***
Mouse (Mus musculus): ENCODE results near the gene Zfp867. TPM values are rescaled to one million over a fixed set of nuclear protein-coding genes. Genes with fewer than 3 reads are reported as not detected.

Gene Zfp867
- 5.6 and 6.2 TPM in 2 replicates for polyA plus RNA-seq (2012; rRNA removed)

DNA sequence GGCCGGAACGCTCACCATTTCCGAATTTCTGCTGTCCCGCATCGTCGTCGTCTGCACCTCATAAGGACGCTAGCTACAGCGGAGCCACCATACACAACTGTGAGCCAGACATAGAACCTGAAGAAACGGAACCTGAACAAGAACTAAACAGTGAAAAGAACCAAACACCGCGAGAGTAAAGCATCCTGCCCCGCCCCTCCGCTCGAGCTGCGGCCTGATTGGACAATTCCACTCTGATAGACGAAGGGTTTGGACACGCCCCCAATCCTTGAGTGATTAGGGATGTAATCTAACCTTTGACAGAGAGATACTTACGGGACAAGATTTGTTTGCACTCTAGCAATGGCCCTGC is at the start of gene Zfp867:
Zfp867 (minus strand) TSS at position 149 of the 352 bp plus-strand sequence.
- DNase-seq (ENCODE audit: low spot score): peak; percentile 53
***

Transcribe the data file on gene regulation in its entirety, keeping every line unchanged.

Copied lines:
Mouse (Mus musculus): ENCODE results near the gene Zfp867. TPM values are rescaled to one million over a fixed set of nuclear protein-coding genes. Genes with fewer than 3 reads are reported as not detected.

Gene Zfp867
- 5.6 and 6.2 TPM in 2 replicates for polyA plus RNA-seq (2012; rRNA removed)

DNA sequence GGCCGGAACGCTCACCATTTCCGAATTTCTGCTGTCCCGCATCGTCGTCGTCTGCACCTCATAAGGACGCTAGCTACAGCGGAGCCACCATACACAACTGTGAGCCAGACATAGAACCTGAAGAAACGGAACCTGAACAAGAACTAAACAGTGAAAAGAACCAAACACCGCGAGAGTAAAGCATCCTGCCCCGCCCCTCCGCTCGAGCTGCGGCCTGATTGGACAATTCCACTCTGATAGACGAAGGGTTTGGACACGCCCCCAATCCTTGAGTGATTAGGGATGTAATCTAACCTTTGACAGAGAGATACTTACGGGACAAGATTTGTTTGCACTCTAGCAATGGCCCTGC is at the start of gene Zfp867:
Zfp867 (minus strand) TSS at position 149 of the 352 bp plus-strand sequence.
- DNase-seq (ENCODE audit: low spot score): peak; percentile 53